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    Worker "humiliated" by photo on innuendo-filled poster.

    A Sydney Water employee has lodged a complaint with the NSW Anti-Discrimination Board, alleging sex discrimination and sexual harassment after her image was used on an innuendo-filled 'lubricate' poster.

    She is claiming that a reasonable person could have anticipated she would have been offended, intimidated or humiliated and that Sydney Water treated her less favourably than a "non-female" employee in circumstances that were not materially different and, accordingly, she was discriminated against by virtue of her sex.

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    Savvy Human Resources Workplace Solutions Update Worker humiliated by photo on innuendo filled poster

     

     

     

     

     

     

     

     

     

     

     

     

     

     

     

    • Background:

    The worker and a male colleague were asked by their employer if they would be photographed for a campaign to promote spine workplace safety. The male colleague did not feature in the campaign.

    The poster was situated around Sydney Water depots and it was only then that the worker learnt how her image had been used.

    The poster features the worker pumping her fist into the air, beneath the slogan "Feel great – lubricate!".

    The worker has told News Limited media that she felt “absolutely humiliated”

    “It is a very male-dominated workplace and I felt like I had been turned into the punchline of a dirty joke”.

    “There's 70 to 80 men in each depot. Who knows what they were thinking?"

    “I felt betrayed after agreeing to be part of a serious and informative spine safety campaign, but instead I was made the laughing stock of my workplace”.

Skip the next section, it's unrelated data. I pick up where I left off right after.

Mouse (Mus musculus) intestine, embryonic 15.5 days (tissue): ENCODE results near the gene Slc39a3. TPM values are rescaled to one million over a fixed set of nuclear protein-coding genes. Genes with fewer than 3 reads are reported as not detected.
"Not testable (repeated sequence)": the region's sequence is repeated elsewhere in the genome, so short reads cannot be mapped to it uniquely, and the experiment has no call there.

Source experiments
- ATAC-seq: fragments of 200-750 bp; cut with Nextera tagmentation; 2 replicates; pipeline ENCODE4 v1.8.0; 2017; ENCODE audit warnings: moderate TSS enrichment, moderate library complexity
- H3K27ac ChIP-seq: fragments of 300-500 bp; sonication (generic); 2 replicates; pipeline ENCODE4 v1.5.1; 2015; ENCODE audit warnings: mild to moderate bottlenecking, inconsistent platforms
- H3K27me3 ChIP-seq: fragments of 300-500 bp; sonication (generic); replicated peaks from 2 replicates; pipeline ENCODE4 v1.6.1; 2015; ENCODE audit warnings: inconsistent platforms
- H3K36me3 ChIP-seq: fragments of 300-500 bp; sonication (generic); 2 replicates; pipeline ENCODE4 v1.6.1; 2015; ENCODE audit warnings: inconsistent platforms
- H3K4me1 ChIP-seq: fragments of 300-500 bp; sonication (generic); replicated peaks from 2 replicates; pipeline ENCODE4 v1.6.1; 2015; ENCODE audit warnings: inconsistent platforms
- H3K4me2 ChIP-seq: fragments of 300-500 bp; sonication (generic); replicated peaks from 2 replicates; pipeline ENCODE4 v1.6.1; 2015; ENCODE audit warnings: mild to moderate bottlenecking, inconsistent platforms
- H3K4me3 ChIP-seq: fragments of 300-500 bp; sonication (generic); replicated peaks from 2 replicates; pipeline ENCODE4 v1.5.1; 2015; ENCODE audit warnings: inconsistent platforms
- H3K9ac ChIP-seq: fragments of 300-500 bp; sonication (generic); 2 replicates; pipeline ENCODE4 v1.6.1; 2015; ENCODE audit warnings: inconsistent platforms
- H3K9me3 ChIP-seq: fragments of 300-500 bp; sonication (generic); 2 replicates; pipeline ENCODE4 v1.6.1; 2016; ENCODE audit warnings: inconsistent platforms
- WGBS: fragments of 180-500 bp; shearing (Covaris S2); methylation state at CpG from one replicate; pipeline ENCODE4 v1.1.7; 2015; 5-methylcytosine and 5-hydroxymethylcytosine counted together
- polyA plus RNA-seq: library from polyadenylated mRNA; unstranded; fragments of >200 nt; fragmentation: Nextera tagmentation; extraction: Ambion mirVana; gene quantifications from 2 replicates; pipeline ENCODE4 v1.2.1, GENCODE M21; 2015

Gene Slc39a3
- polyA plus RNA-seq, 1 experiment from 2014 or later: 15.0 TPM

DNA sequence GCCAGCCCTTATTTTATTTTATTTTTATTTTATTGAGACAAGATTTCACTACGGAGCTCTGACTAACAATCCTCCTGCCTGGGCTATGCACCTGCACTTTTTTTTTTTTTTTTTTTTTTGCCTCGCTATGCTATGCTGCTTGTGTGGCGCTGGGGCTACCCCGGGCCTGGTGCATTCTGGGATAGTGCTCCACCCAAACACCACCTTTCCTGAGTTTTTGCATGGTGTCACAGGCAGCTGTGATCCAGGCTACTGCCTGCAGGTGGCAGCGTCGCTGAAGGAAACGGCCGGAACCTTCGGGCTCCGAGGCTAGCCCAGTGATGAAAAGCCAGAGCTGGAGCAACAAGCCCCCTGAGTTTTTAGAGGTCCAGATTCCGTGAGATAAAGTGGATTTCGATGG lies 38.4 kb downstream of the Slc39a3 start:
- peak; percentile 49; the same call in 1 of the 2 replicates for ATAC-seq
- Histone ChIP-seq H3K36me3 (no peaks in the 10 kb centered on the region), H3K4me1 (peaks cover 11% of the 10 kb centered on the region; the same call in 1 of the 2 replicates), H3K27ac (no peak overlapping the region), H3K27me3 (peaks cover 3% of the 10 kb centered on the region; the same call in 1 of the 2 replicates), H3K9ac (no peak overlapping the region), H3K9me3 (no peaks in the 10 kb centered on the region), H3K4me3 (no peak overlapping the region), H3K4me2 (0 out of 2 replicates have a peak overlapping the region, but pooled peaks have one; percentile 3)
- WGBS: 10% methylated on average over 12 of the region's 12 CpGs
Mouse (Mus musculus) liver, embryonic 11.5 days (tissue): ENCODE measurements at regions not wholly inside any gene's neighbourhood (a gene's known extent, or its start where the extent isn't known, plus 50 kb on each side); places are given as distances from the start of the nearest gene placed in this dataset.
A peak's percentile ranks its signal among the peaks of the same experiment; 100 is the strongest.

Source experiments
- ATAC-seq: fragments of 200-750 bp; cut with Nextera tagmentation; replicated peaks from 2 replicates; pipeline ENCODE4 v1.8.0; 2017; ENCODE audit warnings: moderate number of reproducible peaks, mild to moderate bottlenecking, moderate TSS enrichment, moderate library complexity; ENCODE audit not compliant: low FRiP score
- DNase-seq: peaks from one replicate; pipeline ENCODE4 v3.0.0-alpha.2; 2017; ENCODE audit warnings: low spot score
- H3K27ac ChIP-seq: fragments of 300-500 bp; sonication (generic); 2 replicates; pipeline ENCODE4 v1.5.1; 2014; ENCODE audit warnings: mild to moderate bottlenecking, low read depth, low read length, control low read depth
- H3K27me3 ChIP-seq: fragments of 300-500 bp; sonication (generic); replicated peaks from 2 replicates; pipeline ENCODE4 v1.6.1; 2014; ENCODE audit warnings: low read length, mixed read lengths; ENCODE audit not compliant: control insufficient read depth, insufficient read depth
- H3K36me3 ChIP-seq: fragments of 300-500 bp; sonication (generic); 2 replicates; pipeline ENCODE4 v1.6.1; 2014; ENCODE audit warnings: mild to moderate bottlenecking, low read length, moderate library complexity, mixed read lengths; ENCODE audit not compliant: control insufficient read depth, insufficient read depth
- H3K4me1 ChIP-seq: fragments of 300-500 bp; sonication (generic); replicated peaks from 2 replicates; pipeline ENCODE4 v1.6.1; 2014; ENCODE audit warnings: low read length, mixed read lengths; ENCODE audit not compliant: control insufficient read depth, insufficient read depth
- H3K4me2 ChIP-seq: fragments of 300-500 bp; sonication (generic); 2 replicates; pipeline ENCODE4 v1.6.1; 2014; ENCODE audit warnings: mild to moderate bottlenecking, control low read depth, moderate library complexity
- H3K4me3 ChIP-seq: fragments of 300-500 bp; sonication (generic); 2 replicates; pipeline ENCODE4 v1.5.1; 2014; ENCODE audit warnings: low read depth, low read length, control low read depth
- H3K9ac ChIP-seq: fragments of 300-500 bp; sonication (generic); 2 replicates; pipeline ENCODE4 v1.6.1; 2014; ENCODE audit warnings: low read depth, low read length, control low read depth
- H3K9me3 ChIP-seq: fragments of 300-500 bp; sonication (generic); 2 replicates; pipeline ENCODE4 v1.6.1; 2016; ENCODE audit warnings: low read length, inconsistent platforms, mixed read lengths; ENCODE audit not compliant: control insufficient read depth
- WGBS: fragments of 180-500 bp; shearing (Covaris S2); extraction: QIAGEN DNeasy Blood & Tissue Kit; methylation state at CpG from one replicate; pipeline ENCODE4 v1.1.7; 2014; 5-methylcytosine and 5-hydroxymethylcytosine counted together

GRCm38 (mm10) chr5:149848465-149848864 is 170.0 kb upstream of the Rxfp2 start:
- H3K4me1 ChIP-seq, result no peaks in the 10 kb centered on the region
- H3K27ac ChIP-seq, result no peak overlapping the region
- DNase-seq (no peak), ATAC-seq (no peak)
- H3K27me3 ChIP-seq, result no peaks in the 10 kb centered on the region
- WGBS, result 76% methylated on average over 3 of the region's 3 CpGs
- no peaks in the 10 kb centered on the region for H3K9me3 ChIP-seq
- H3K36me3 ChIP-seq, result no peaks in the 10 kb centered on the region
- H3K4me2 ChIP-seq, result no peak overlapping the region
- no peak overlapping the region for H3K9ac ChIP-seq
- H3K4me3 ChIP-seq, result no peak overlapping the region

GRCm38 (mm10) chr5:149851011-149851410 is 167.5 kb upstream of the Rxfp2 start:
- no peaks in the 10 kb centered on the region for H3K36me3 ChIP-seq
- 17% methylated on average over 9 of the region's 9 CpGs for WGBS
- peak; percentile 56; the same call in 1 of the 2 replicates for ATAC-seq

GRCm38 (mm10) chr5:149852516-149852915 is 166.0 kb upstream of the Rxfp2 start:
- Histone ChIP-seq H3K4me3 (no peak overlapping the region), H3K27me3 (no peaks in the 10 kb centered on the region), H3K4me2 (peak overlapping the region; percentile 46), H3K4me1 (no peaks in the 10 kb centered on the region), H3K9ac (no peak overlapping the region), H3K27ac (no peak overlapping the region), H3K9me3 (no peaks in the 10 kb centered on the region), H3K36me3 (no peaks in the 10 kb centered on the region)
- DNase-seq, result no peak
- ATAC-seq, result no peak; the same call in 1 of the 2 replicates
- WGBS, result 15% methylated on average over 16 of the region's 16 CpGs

“I worked for Sydney Water for 12 years and I strived to be respected and taken seriously in the workplace, but overnight I became ‘that woman from the poster’, a smutty joke”.

    “Sexual discrimination like this happens in workplaces every day and enough is enough.”

    She added that nobody deserves to be made into a “laughing stock” and sexualised in their workplace.

    “There are a thousand slogans they could have used that would not have humiliated me,” she said.

    “I wouldn’t wish the shame, humiliation and anxiety I have experienced on anyone else, so I hope that speaking out will go some way towards stopping it from happening in the future.”

    The worker’s lawyers, Slater and Gordon said “on any common sense view the poster is offensive...... it's very serious when you see the effect that it's had on her"

    • Lessons for Employers:

    On any view the lessons rising from the complaint about this workplace safety campaign are more about the various forms of discrimination and harassment in the workplace, rather than spine safety.

    Just three elements must be met for conduct to be considered unlawful sexual harassment. The conduct must:

    • be of a sexual nature;
    • be unwelcome; and
    • occur in a situation in which a reasonable person, having regard to all the circumstances, would anticipate the harassed person would be offended, humiliated or intimidated.

    However, conduct that is unwelcome, offensive, humiliating and intimidating may not be considered sexual harassment if it is not of a sexual nature – and what constitutes conduct of a ‘sexual nature' is not always black and white.

    About the author: Craig McFadden is the founding director of Savvy HR. Craig's clear, practical counsel and ability to influence others into action and to rethink traditional HR practices with a business oriented lens, has gained him credibility with CEOs and executive leaders and he is frequently called on to serve as a strategic partner with the primary focus of defining, building and influencing the talent within leadership teams to drive business objectives.

     

    This publication is provided by way of general guidance only and is not to be construed by the reader as legal advice or as a recommendation to take a particular course of action in the conduct of their business or personal affairs. You should not rely upon the material as a basis for action that may expose you to a legal liability, injury, loss or damage and it is recommended that you obtain your own advice relevant to your particular circumstances.

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    Craig McFadden's clear, practical counsel and strong influencing and relationship building skills have gained him credibility at both the executive and line manager level and he is frequently called on to coach managers through complex industrial relations issues, termination or redundancy matters, performance reviews or to prepare for discussions with difficult individuals and team members.

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